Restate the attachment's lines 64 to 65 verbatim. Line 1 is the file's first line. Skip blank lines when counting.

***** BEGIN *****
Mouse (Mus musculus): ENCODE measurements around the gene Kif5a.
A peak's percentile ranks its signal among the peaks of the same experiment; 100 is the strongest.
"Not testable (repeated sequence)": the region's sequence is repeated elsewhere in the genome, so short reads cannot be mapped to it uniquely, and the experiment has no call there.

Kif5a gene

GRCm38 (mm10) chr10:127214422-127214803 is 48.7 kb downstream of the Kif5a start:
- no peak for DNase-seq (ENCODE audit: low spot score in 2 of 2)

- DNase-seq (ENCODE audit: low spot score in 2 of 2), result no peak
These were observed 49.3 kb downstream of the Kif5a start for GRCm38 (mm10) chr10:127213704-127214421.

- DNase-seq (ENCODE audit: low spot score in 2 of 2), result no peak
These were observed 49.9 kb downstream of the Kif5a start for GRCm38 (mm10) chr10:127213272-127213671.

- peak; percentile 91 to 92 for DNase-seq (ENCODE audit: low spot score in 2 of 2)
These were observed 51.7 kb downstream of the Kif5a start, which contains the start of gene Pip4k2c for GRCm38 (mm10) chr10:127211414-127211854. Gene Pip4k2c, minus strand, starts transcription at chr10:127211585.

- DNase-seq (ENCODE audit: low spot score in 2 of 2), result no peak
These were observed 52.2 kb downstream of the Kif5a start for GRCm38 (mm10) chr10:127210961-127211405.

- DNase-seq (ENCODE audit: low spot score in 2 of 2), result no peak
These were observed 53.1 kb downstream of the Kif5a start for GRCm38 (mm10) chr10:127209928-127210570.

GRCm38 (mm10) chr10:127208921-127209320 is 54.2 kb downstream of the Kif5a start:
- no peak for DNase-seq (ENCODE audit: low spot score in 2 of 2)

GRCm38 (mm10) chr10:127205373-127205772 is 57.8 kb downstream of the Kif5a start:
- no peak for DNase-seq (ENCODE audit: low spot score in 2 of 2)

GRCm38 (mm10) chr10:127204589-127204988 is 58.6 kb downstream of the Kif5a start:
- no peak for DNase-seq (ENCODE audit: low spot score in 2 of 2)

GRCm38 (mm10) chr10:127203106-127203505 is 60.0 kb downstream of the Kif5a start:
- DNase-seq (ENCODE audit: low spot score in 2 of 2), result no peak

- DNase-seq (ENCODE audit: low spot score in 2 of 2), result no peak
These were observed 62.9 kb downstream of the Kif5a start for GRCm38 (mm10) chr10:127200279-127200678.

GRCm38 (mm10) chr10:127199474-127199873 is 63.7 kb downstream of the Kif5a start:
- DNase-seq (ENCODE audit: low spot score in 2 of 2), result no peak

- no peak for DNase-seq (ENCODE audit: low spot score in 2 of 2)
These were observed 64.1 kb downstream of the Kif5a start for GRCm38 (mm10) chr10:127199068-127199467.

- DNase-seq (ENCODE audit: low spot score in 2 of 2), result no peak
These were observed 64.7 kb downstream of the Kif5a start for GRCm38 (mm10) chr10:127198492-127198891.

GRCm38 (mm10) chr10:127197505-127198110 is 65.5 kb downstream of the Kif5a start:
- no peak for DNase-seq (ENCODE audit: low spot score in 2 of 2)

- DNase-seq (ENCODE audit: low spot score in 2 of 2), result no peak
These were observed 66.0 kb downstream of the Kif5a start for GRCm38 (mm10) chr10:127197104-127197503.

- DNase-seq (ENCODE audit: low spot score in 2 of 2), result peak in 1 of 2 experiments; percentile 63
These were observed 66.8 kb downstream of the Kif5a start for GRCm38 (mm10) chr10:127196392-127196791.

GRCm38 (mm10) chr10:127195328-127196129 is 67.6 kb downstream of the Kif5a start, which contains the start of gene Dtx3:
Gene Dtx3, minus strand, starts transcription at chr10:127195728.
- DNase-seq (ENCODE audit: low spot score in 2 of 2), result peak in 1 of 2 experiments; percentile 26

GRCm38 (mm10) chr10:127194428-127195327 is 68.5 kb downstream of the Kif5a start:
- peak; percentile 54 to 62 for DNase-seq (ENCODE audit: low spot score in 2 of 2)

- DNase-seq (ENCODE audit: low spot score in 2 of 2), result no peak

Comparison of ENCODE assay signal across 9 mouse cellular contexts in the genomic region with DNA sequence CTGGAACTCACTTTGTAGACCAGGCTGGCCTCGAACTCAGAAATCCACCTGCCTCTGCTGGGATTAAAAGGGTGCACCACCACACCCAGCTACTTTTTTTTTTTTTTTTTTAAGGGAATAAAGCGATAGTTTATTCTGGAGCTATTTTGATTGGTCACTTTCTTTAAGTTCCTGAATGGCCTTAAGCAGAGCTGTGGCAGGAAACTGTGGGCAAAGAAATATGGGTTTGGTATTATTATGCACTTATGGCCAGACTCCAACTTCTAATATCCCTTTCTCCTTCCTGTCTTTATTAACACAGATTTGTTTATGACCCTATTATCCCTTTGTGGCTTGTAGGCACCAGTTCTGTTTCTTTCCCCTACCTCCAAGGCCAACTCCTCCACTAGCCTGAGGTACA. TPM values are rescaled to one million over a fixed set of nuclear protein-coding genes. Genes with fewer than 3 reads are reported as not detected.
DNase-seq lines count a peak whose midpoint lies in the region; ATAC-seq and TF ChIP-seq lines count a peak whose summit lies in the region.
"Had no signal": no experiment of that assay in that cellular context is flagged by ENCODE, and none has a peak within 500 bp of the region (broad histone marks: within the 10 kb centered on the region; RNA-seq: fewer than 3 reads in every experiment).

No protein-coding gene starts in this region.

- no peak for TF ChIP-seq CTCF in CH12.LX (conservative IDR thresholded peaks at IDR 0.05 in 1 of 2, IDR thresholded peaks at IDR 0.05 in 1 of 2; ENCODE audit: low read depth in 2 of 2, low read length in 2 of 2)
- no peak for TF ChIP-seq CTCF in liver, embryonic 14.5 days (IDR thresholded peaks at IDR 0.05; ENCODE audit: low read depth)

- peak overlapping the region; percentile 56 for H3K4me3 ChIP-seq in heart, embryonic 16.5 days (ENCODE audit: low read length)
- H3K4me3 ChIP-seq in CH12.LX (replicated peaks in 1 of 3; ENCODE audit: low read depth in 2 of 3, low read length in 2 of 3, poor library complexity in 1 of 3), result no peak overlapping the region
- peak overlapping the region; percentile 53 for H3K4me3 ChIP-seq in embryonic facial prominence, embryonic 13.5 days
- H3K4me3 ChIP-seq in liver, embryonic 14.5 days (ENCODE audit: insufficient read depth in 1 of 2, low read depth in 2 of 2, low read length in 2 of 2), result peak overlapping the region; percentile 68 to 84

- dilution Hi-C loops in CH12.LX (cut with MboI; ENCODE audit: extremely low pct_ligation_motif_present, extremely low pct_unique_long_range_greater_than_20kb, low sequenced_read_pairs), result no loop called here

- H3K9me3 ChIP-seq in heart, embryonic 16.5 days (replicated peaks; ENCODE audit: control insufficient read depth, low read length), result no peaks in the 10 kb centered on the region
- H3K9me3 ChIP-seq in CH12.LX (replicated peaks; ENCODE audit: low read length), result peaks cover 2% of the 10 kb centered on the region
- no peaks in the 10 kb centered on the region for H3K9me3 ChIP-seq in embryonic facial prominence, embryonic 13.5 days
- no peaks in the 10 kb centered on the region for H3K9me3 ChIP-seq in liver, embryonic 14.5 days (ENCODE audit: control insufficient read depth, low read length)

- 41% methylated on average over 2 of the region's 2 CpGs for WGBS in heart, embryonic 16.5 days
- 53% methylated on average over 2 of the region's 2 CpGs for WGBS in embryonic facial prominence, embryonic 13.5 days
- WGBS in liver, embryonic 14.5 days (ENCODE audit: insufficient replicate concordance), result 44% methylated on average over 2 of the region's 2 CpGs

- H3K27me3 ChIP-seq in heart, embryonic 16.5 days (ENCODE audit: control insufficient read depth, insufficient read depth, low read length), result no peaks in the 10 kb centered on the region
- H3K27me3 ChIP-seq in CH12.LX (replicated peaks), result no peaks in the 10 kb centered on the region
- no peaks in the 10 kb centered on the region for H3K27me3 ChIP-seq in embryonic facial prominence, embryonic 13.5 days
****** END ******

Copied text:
- H3K27me3 ChIP-seq in CH12.LX (replicated peaks), result no peaks in the 10 kb centered on the region
- no peaks in the 10 kb centered on the region for H3K27me3 ChIP-seq in embryonic facial prominence, embryonic 13.5 days